I’ve been working on my “new patient” paperwork for evaluating a new doctor. I never assume that the doctor I am seeing will work as a primary physician until after I have an initial appointment with them. Unless they can treat me as a partner and equal in my own health, I won’t have anything to do with them.
Now, I haven’t had any real issues filling these out, but I’m glad that when the paperwork is more than 2 pages long they chose to mail it out early to give me a chance to fill it out (whereas it would not be filled out completely if I had had it at the time of my appointment — it’s 4 pages, plus pages to explain my issues).
But I came across a question that I have never seen on a new patient intake form before. They want to know if I’ve had more than 4 sexual partners.
I understand that sexuality is an important part of one’s health. Letting your doctor know about your sexual activity (and its relative health or ill health, as well as how careful or how ignorant you are about protecting yourself from STDs) is important. It is also important for them to know your sexual orientation and where you are on the whole gender spectrum.
But, it is a subject difficult for many people. Women who have had over 4 sexual interactions in their lives are told by our society that we are “dirty sluts” or “skanks.” It doesn’t bug me, but I could see some female patients avoiding the question for fear of being judged by the doctor. And that’s even BEFORE considering whether one should confide their sexual orientation, thoughts on polyamory/open relationships, transsexualism or any of thousands other issues that people fear to confide to anyone — let alone a medical professional who is supposed to have strict ethics.
It’s the specific number that bugs me. Who chooses that line in the sand? I know that “on an average” most heterosexual women have 4-5 sexual partners in their lives and most heterosexual men have maybe 6-8. I’ve never lied about the fact that my numbers are more than 10x the average for a heterosexual woman (which may be a surprise to one of my old boyfriends who found me on Facebook some months ago………I think I was still somewhere in the single digits when I was with him). But I can see some heterosexual woman (or even bisexual, not so sure about lesbians) looking at that and saying to themselves: “Oh, I’ve had 6. I must be a slut!!”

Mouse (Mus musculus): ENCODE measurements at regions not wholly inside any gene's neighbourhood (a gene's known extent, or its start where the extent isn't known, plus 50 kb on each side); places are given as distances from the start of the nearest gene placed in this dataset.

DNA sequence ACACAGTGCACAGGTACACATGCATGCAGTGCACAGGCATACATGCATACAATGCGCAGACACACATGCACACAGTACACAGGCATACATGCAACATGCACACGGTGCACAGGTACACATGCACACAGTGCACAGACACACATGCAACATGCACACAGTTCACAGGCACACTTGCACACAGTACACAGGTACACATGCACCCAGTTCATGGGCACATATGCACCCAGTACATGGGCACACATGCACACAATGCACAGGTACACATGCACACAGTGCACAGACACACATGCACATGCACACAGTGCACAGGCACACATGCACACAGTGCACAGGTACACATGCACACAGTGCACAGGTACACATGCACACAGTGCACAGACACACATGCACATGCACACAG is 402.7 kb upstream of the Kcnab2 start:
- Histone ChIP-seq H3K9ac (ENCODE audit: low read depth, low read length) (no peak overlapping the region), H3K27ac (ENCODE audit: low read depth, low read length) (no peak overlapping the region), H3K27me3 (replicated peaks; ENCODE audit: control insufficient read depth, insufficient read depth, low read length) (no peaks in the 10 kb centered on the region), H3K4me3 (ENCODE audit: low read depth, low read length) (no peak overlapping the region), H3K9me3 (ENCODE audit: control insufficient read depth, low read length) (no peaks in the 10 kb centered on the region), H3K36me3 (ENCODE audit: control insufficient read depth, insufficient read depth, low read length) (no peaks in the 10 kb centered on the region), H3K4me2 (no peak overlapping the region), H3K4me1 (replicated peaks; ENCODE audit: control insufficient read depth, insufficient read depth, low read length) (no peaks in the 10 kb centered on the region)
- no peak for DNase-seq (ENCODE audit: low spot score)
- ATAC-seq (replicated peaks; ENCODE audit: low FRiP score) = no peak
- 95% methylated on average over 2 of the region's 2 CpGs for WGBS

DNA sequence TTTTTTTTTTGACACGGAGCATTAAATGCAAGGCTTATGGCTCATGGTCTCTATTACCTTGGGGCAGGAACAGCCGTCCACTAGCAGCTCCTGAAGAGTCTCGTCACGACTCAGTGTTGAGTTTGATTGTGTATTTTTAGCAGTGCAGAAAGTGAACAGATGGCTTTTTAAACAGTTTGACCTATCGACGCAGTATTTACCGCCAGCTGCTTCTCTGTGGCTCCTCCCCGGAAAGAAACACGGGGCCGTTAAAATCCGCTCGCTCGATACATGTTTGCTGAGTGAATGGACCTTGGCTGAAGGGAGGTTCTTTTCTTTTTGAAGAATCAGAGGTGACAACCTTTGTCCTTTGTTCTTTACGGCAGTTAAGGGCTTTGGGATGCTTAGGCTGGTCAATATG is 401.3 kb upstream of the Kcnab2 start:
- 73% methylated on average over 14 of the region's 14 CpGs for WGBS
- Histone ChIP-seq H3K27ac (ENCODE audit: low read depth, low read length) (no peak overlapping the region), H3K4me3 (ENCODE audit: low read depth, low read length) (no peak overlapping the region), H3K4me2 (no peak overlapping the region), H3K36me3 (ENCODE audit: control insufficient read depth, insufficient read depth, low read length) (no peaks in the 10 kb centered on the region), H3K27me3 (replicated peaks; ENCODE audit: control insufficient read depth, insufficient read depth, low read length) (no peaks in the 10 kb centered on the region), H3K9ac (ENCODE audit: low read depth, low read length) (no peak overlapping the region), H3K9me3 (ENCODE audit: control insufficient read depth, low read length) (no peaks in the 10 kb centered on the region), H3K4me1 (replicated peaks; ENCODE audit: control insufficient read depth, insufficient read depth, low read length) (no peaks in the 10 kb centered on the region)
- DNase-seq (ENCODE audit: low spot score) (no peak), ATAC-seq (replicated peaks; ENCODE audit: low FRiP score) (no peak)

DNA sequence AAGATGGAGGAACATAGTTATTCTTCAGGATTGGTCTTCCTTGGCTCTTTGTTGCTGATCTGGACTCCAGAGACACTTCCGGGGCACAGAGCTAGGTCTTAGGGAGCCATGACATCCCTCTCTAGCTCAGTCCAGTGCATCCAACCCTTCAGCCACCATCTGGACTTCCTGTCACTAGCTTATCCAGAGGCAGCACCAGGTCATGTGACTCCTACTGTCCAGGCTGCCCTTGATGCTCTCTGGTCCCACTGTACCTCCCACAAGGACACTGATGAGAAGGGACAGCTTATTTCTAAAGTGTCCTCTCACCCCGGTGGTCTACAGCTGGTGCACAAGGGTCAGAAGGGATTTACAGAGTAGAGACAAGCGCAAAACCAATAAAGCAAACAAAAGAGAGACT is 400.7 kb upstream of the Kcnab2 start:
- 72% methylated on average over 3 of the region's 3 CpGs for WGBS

We are so very quick to judge ourselves worse than anyone else.
I’ve learned, for the most part, to let those who judge me for the number of my partners think what they will. It’s no skin off my nose what they think unless they try to physically attack me or verbally abuse me for it. But having a medical professional judge you that badly is a huge problem.
Why? If you are going to let them know EVERYTHING in your life that may impact your health, you HAVE to be able to trust that they will keep their negative PERSONAL opinions to themselves and treat you with objectivity. Now, doctors are human. Hell, the doctor I am leaving is a human being and has her own set of biases and perspectives on things. It is only once it started affecting her care of my issues, it was time to leave.